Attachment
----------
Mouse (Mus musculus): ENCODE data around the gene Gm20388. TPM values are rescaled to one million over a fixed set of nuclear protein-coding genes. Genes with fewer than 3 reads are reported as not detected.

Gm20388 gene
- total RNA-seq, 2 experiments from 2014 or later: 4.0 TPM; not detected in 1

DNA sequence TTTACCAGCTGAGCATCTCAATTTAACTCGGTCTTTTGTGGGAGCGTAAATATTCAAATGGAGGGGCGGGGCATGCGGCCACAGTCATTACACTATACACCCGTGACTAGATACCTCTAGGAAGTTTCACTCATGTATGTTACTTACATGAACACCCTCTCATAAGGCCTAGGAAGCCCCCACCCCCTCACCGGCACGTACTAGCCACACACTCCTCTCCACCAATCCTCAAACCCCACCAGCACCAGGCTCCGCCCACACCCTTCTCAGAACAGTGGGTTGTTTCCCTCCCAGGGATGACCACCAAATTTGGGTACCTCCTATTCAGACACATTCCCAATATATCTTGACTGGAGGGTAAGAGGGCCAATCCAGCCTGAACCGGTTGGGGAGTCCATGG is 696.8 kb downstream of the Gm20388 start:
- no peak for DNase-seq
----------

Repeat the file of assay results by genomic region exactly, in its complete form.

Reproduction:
Mouse (Mus musculus): ENCODE data around the gene Gm20388. TPM values are rescaled to one million over a fixed set of nuclear protein-coding genes. Genes with fewer than 3 reads are reported as not detected.

Gm20388 gene
- total RNA-seq, 2 experiments from 2014 or later: 4.0 TPM; not detected in 1

DNA sequence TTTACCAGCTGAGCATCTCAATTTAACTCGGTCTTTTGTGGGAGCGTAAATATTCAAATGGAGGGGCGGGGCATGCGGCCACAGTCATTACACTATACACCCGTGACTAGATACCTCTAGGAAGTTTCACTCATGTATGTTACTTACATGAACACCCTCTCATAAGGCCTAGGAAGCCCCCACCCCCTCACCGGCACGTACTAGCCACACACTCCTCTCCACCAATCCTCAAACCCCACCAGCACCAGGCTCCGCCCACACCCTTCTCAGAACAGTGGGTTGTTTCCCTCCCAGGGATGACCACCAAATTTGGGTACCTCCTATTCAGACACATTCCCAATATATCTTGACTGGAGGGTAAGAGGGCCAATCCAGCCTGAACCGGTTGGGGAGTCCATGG is 696.8 kb downstream of the Gm20388 start:
- no peak for DNase-seq